The controversial housing elements of the “worst-ever” Housing (and Planning) Act have, quite rightly, dominated recent debate, but the planning elements will also have a significant impact upon housing providers. Trawling through the published Act you are struck again and again by the fact this is an extreme enabling Act, leaving almost all of the detail to future regulation. This is government by ministerial diktat, democracy denied.
The main thesis of Part 6, which deals with planning in England, is that the planning system is acting as a blockage to house-building and must be unblocked – a view that many would contest. I have highlighted some of the key sections below.
Sections 139 to 142 deal with Neighbourhood Planning and aim to speed up the process for holding referenda and allow the minister to intervene if necessary. The evidence to date on neighbourhood planning is that well-off areas have used it more than less well-off areas. It is being used more toinhibit than promote development.
Local authorities have been given until March 2017 to put a local plan in place (only three in ten have done so) but sections 143 to 148 allow the minister to intervene in the local plan-making process. The regulations on this came into force on the 26th May and Greg Clark immediately put a freeze on the Birmingham local plan, which had been through an exhaustive process and had been endorsed by the planning inspector in April with an adoption date of July. This was because there had been a vocal protest, supported by the local MP, about the proposal to build 6,000 homes in the green belt around Sutton Coldfield. So much for localism. When it comes to the crunch it appears that localism will only be permitted if the government likes it. This is despite the fact that the impact assessment to the Act said that, ‘the majority of local decisions (will) remain at the lowest appropriate level whilst ensuring a local plan is in place.’
Section 150 deals with “Permission in Principle” for housing sites, a form of zoning that will allow outline permission to be granted for “housing-led developments” with detailed plans being dealt with by means of a ‘Technical Details Consent’. The idea is to give developers greater certainty about planning for major schemes. Section 151 may require local authorities to set up a brownfield register of land in their area. 73 councils have already run pilots for brownfield registers. The minister can give permission in principle on brownfield sites, something that could prove contentious since not all brownfield land is suitable for development, either because it would be better used as open space or it is in remote locations. The sagas of Wisley airfield and Manston airport (which I dealt with here) are cases in point.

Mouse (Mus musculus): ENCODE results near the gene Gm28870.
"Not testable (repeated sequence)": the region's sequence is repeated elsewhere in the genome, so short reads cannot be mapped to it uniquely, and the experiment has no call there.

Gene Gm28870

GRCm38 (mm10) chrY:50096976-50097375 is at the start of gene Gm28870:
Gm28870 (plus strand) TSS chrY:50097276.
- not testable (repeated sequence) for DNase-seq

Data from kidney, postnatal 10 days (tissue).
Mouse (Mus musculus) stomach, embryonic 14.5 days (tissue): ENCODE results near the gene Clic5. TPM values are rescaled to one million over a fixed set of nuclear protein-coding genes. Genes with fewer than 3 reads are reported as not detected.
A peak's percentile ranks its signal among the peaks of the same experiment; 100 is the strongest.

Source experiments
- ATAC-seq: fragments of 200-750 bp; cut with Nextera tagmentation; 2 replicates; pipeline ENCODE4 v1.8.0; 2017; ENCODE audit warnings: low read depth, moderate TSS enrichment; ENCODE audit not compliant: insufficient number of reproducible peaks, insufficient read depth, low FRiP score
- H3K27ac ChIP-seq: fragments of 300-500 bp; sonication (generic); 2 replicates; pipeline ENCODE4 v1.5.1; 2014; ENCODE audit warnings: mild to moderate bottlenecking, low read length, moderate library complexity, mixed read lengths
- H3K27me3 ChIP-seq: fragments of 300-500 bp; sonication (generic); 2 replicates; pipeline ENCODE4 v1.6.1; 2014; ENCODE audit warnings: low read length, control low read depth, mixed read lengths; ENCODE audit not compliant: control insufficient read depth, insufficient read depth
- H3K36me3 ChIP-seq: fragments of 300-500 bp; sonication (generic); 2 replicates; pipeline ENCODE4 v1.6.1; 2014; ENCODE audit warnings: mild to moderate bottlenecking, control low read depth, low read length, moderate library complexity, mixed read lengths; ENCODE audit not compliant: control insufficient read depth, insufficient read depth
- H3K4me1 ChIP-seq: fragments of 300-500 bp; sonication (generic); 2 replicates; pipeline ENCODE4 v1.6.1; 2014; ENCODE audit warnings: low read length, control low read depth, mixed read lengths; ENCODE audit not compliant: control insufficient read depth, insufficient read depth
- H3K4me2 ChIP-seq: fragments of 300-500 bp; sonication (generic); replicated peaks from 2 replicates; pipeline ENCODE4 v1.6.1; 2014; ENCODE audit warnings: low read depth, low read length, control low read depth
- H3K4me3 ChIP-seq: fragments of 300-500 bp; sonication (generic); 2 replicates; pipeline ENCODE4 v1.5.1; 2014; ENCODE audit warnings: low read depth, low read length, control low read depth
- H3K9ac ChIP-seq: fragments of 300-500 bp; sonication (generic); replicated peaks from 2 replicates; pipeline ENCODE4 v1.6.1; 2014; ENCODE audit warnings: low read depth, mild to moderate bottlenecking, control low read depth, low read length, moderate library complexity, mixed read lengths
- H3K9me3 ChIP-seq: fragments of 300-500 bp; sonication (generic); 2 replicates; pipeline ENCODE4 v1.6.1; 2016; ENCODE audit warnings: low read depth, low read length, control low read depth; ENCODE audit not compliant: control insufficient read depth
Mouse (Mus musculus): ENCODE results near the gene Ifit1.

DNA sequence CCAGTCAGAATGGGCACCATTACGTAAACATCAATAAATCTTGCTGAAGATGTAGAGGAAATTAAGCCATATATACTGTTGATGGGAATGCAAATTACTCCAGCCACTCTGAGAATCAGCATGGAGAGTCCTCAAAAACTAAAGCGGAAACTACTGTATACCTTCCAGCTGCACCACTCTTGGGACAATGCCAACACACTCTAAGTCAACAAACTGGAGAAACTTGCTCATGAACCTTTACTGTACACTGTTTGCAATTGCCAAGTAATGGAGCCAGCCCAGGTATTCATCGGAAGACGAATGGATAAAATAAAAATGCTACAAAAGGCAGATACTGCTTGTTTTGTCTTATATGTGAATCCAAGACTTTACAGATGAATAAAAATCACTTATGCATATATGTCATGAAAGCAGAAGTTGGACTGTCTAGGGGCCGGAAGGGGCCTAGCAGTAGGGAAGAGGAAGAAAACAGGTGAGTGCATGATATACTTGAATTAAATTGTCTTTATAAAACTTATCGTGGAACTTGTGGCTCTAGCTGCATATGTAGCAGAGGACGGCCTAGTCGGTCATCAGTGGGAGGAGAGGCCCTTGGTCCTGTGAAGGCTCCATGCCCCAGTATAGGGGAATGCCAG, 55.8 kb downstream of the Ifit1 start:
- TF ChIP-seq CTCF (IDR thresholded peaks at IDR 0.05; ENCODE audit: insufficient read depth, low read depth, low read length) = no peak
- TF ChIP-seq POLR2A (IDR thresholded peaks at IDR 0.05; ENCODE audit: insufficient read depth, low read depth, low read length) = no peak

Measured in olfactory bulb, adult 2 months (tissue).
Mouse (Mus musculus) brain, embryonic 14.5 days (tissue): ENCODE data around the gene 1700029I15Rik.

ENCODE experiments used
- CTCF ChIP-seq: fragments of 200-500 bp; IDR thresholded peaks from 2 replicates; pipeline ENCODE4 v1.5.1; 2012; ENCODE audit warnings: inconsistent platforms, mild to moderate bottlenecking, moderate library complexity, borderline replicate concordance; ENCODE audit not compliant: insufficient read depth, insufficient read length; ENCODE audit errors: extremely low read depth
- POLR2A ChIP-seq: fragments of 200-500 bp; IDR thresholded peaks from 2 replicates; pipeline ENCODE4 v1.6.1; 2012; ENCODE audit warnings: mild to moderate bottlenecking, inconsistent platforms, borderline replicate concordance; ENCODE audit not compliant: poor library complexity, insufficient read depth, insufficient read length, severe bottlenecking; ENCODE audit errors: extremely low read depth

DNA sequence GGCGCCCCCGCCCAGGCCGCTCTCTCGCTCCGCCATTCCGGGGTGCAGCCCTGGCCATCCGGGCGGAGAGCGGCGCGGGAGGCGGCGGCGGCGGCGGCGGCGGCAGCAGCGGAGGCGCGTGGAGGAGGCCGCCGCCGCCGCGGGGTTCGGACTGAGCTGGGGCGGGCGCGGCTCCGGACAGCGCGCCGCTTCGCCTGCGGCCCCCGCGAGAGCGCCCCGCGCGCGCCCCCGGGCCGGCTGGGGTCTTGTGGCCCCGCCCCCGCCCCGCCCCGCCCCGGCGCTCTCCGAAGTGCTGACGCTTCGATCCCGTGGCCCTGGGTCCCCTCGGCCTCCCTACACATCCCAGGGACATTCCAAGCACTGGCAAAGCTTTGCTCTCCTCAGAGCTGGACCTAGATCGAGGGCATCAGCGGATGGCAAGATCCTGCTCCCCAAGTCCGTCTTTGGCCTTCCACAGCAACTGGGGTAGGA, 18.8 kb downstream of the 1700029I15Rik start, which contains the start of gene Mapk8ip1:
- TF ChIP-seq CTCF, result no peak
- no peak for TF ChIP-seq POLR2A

Section 154 allows planning authorities to apply to the minister to create a ‘planning freedoms scheme’, that allows councils to “facilitate an increase in the amount of housing” in their area.
Sections 158 to 159 put in place a new dispute resolution procedure for planning obligations and allow the minister to make regulations to restrict the level of affordable housing provision. This has to be read in conjunction with the current debate about viability assessments, and the provisions of Part 1, which allow the minister to make regulations to “provide that an English planning authority may only grant planning permission for a residential development of a specified description if the starter homes requirement is met.” Again, this is to be determined by central diktat, rather than left to local democracy. So much for localism yet again.
Sections 161 to 164 allow for the privatisation of planning application services, but not decision-making. This has already happened on the Cambridge North West development, where the University has provided planning officers.
As with the housing aspects of the Act, many of the planning provisions will become clearer once the regulations are published. Many would argue that planning is not the main culprit for the under-supply of housing and that there are wider structural and funding problems, such as the dysfunctional house-building industry and the fact that public money is being pumped into owner occupation rather than social housing. But the Act does resolve to some extent the ongoing tension between localism and centralism, in favour of the centre. If local people or local authorities democratically decide to do something that the minister does not like you can forget it!
(This blog first appeared in Inside Housing on 15th June 2016)